State air-quality board to tackle gas-and-oil pollution
DENVER – Colorado gas and oil companies could soon face some of the country’s strictest air quality rules.
The state air quality board expects to meet four or five days starting Wednesday to adopt new rules, which have divided both the industry and the environmental community.
“These rules are incredibly important,” said Dan Grossman, regional director for the Environmental Defense Fund, and a prime supporter of the plan.
The rules would require companies to detect leaks from their equipment and repair them quickly, and to stop venting methane into the atmosphere. It would be the first time any state in the country mandates the capture of methane.
Gov. John Hickenlooper announced his support for the proposal in November. He’s backed by three oil and gas companies – Noble Energy, Anadarko and Encana – as well as the Environmental Defense Fund. But with most other energy companies opposed, and other environmental groups wanting a tougher rule, there’s no guarantee the Air Quality Control Commission will give Hickenlooper what he wants.
Pollution from oil and gas equipment can pose a human health hazard, because it can form ozone. Methane venting is a source of climate-changing greenhouse gases.
Hickenlooper’s administration has estimated the rules would cut so much pollution of ozone-forming volatile organic compounds – more than 90,000 tons – that it would be like taking every car in the state off the road for a year.
The rules would apply statewide, but some energy companies and counties say they shouldn’t apply to the Western Slope, which is in less danger of violating federal ozone standards.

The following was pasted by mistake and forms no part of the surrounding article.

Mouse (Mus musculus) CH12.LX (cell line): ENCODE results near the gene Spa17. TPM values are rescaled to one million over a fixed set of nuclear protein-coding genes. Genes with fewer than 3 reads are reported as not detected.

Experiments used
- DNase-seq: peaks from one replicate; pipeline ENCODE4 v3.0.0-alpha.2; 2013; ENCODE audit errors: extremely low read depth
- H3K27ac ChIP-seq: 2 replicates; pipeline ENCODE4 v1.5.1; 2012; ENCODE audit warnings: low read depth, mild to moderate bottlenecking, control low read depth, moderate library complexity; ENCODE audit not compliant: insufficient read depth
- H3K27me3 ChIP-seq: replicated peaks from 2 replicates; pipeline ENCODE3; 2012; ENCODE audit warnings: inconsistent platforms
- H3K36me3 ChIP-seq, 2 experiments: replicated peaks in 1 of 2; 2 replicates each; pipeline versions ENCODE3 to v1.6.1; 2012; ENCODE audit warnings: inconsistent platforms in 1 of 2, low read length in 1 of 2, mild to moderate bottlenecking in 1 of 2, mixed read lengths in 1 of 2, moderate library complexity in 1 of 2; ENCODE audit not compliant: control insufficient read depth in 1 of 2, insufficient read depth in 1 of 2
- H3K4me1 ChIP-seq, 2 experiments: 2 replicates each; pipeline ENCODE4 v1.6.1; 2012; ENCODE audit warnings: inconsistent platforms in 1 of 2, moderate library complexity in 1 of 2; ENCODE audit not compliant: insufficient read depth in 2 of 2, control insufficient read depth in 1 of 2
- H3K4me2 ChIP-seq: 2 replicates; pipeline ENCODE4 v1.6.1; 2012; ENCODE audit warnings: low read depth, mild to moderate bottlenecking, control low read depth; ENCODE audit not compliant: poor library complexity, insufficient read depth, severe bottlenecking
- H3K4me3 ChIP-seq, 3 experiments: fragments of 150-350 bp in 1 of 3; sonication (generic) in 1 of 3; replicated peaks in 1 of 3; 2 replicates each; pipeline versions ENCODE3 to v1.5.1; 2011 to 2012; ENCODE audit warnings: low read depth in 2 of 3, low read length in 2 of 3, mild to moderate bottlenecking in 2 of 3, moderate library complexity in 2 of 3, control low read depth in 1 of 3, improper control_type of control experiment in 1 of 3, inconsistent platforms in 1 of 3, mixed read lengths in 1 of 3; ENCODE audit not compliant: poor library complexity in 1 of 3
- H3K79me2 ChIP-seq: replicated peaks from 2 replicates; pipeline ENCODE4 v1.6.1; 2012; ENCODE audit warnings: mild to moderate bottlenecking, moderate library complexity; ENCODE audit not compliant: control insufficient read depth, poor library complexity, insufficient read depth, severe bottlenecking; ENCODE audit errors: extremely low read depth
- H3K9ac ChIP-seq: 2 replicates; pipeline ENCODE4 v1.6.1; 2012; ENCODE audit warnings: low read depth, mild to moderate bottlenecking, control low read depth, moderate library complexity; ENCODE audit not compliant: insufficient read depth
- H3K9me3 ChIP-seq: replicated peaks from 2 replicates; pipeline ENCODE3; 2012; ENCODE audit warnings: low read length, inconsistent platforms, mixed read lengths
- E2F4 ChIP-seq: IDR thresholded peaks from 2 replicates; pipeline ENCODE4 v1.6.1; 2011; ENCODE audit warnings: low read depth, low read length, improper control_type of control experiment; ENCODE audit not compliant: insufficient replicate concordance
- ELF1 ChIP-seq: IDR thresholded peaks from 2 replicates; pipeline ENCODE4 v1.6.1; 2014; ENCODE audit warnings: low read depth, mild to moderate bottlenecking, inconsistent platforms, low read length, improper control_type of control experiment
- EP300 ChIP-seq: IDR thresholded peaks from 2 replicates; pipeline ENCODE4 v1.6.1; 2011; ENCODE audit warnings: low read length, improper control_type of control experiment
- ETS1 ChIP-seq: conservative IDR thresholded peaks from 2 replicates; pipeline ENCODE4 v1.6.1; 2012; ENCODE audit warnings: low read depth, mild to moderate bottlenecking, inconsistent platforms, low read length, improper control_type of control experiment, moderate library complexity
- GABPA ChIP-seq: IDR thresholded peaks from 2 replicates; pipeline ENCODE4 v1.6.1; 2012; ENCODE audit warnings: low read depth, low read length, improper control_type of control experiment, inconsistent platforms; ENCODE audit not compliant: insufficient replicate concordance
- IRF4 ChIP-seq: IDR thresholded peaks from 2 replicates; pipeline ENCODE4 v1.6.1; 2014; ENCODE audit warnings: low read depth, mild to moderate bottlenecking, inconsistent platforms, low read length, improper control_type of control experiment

Stan Dempsey, president of the Colorado Petroleum Association, said it doesn’t surprise him that three energy companies are supporting Hickenlooper.
“They wrote the rules, secretly,” Dempsey said.
Oil and gas companies were at the table for a year of negotiations. But last November, EDF and three companies broke off to come up with their own plan, which Hickenlooper backs.
The Air Pollution Control Division estimates that complying with the rules would cost companies a combined $42 million a year. That’s after a $17 million benefit from capturing natural gas that is currently vented to the atmosphere.
But Dempsey said his group’s economist thinks the cost will be more like $100 million a year. It could be costlier than expected for Southwest Colorado’s coalbed methane drillers, he said.
“They didn’t account for the other operators in other basins with different price structures,” Dempsey said.
But the companies supporting the rules say they won’t back off.
“All in all, this is the right rule for Colorado,” said Korby Bracken, a spokesman for Anadarko. “As oil and gas development continues, we think this rule allows us to safely and effectively produce that resource.”
La Plata County will participate in the hearing in support of the proposed rule, said Deputy County Attorney Todd Weaver.
“We’re asking for little tweaks here and there that we think would strengthen the rule,” Weaver said.
But next door in Montezuma County, officials are not as supportive. Montezuma has joined a coalition of other Western Slope counties that don’t want to extend ozone pollution standards statewide.
Environmental groups, too, are somewhat divided. The Environmental Defense Fund is strongly in support. But others, like Earthworks, think Colorado could do more.
“They’re a pretty good first step,” said Bruce Baizel, the Durango-based director of Earthworks’ energy program.
But his group and allies will be proposing changes to increase the frequency and detail of leak inspections.